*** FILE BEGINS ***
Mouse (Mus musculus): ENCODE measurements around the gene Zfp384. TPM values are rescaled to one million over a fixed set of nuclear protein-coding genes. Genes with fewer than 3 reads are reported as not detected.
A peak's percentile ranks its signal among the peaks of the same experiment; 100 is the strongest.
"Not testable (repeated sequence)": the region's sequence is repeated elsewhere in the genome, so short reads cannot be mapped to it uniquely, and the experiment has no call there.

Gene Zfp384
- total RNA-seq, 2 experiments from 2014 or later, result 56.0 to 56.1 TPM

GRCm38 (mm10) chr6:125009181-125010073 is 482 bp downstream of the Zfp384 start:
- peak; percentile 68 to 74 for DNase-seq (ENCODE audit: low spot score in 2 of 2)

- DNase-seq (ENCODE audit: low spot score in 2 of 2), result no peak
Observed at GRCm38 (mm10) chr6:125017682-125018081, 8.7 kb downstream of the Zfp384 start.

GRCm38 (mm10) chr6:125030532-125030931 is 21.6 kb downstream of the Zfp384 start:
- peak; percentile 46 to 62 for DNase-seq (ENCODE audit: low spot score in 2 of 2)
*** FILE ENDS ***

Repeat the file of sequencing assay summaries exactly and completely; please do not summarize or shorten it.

Mouse (Mus musculus): ENCODE measurements around the gene Zfp384. TPM values are rescaled to one million over a fixed set of nuclear protein-coding genes. Genes with fewer than 3 reads are reported as not detected.
A peak's percentile ranks its signal among the peaks of the same experiment; 100 is the strongest.
"Not testable (repeated sequence)": the region's sequence is repeated elsewhere in the genome, so short reads cannot be mapped to it uniquely, and the experiment has no call there.

Gene Zfp384
- total RNA-seq, 2 experiments from 2014 or later, result 56.0 to 56.1 TPM

GRCm38 (mm10) chr6:125009181-125010073 is 482 bp downstream of the Zfp384 start:
- peak; percentile 68 to 74 for DNase-seq (ENCODE audit: low spot score in 2 of 2)

- DNase-seq (ENCODE audit: low spot score in 2 of 2), result no peak
Observed at GRCm38 (mm10) chr6:125017682-125018081, 8.7 kb downstream of the Zfp384 start.

GRCm38 (mm10) chr6:125030532-125030931 is 21.6 kb downstream of the Zfp384 start:
- peak; percentile 46 to 62 for DNase-seq (ENCODE audit: low spot score in 2 of 2)